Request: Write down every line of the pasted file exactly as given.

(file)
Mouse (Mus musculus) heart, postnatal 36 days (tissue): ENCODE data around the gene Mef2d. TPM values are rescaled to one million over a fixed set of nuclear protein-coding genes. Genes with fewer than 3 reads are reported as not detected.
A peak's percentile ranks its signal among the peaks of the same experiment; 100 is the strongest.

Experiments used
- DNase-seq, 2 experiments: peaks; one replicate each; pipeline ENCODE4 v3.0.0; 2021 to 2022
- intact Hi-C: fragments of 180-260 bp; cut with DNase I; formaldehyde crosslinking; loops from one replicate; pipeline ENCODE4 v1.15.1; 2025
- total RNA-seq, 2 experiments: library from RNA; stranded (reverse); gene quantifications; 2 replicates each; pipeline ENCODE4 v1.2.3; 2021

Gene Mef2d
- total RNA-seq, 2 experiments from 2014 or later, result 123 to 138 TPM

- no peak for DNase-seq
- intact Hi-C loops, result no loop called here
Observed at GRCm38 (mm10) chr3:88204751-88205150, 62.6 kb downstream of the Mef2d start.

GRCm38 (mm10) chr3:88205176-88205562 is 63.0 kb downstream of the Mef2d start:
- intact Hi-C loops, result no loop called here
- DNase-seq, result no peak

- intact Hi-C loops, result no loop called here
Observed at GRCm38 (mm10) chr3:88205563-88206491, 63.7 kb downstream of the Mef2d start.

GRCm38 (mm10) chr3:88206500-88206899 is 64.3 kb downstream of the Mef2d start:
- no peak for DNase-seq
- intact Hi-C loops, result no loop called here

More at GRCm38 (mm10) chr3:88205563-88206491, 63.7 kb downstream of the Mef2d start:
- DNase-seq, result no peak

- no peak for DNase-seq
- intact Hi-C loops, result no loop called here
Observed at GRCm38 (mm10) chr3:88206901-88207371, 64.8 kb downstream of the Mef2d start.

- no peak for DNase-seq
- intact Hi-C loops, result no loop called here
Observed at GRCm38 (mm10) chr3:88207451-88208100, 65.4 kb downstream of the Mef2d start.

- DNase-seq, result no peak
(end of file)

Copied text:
Mouse (Mus musculus) heart, postnatal 36 days (tissue): ENCODE data around the gene Mef2d. TPM values are rescaled to one million over a fixed set of nuclear protein-coding genes. Genes with fewer than 3 reads are reported as not detected.
A peak's percentile ranks its signal among the peaks of the same experiment; 100 is the strongest.

Experiments used
- DNase-seq, 2 experiments: peaks; one replicate each; pipeline ENCODE4 v3.0.0; 2021 to 2022
- intact Hi-C: fragments of 180-260 bp; cut with DNase I; formaldehyde crosslinking; loops from one replicate; pipeline ENCODE4 v1.15.1; 2025
- total RNA-seq, 2 experiments: library from RNA; stranded (reverse); gene quantifications; 2 replicates each; pipeline ENCODE4 v1.2.3; 2021

Gene Mef2d
- total RNA-seq, 2 experiments from 2014 or later, result 123 to 138 TPM

- no peak for DNase-seq
- intact Hi-C loops, result no loop called here
Observed at GRCm38 (mm10) chr3:88204751-88205150, 62.6 kb downstream of the Mef2d start.

GRCm38 (mm10) chr3:88205176-88205562 is 63.0 kb downstream of the Mef2d start:
- intact Hi-C loops, result no loop called here
- DNase-seq, result no peak

- intact Hi-C loops, result no loop called here
Observed at GRCm38 (mm10) chr3:88205563-88206491, 63.7 kb downstream of the Mef2d start.

GRCm38 (mm10) chr3:88206500-88206899 is 64.3 kb downstream of the Mef2d start:
- no peak for DNase-seq
- intact Hi-C loops, result no loop called here

More at GRCm38 (mm10) chr3:88205563-88206491, 63.7 kb downstream of the Mef2d start:
- DNase-seq, result no peak

- no peak for DNase-seq
- intact Hi-C loops, result no loop called here
Observed at GRCm38 (mm10) chr3:88206901-88207371, 64.8 kb downstream of the Mef2d start.

- no peak for DNase-seq
- intact Hi-C loops, result no loop called here
Observed at GRCm38 (mm10) chr3:88207451-88208100, 65.4 kb downstream of the Mef2d start.

- DNase-seq, result no peak